said, he saw an objection to the original Motion, which bore upon the propriety of an Amendment. They were told that church rates fell upon the landlords or owners. So they did, and those were the very men who complained, or who would complain; for the owners were many of them Dissenters. It was very likely that the man who at present saw his chair or table taken for church rates, had a more lively sense of suffering than the landlord who had only a dim and misty notion that 7s. 6d. might be ultimately deducted from his rent-roll. But let the landlords once sec the thing in the shape of a direct impost, and they would quickly be heard of in this House, with power greatly superior to that of the present complainants. The original Motion, if carried, would only be a phase through which they would pass to an increased resistance to church rates; and therefore he would second the Amendment.

Amendment proposed,— To leave out from the first word "That" to the end of the Question, in order to add the words, "in the opinion of this House, it is desirable that in some parishes power should be given to make an addition, to a limited amount, to the Tithe, in order to maintain the fabric of the churches; and that in some parishes in towns power should be given to the churchwardens or the vestry to place a rental on a certain proportion of the sittings," instead thereof.

Question proposed, "That the words proposed to he left out stand part of the Question."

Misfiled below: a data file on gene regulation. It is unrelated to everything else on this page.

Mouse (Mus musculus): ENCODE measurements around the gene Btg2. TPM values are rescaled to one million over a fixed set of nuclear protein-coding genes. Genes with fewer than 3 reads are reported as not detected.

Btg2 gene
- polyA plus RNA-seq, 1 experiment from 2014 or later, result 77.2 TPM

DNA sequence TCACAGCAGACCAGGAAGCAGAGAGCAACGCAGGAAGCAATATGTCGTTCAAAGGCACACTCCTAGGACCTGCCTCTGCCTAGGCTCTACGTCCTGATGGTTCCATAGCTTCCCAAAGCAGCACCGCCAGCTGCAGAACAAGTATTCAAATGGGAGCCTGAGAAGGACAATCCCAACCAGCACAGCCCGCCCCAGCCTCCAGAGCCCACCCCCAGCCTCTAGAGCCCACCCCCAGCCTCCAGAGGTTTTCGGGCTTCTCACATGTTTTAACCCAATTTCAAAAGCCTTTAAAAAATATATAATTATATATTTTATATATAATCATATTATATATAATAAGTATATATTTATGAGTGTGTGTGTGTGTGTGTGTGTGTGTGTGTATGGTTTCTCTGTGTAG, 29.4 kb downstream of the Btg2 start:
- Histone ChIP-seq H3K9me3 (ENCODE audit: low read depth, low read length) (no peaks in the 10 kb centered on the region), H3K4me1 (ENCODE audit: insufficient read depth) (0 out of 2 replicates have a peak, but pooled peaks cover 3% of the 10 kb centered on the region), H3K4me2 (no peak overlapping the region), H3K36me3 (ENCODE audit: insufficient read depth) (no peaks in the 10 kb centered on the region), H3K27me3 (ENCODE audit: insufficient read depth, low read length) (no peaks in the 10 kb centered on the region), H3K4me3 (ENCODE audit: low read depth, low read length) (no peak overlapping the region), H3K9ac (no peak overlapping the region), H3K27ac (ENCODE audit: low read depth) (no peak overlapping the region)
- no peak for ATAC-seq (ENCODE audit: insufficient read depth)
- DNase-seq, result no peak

said, it was his intention to negative the Motion of the hon. Gentleman. He must first, however, congratulate the Government on the fact that assistance in their difficulties had been thrown out to them from the opposition side of the House; for the Motion of the hon. Gentleman below him (Mr. Puller) was of the same nature as the suggestion of the noble Lord the Member fur London with regard to the India Bill, and it must have been quite a godsend. With regard to the plan of the hon. Gentleman, he did not think that it could be entertained, fur so far from providing a remedy for the existing state of things, it fixed the injustice still deeper. Church rates were at present a contingent tax, but the hon. Gentleman wished to make them permanent. In five years church rates would abolish themselves, whereas the hon. Gentleman now sought to make them perpetual. He did wonder then that hon. Gentlemen opposite should have received the plan of the hon. Gentleman with so much favour. As proposed, however, it was open to much criticism and, in his opinion, would never work. Who was to have the control of the central fund which must be established? Its distribution would cause continued squabbles among the clergy of different opinions in the Church as to who were to get the most of it; its management would be bad and be liable to jobbery. In fact, the speech of the hon. Gentleman answered itself. The hon. Gentleman proposed to make a present of church rates to the landlords. But the main objection was that the Motion was inconsistent with a solemn Resolution to which the House had come. No plan which involved anything but the entire abolition of the tax would succeed, and feeling that it was necessary to get rid of church rates altogether the House came to the Resolution which had been recently agreed to. The hon. Gentleman then came with his Motion which was a complete anachronism, and which went hack to the mediæval age of this question. If the same form of religion prevailed throughout the whole population, there might be something like justification for it; but where the number of Dissenters from the Established religion was so great, it was a great hardship to impose a general rate. With regard to the architecture of churches, he would contend that so far from church rates having tended to improve it, all that had been done in the way of the advancement of church architecture was duo to the voluntary principle. In fact he knew one church where, under the system of church rates, granite pillars had been whitewashed over, and he could mention another where the water came down into the pulpit in such abundance, that the unfortunate clergyman who preached last Sunday was almost washed away. He objected to the levying of pew rates—believing it to be desirable that churches should be open and free to all classes. It was said that the church rates were a fixed charge, and could not be abolished; but how did they differ from ministers' money, which had been abolished? He felt it incumbent on him, as having charge of the Bill for the abolition of church rates, to oppose the Motion.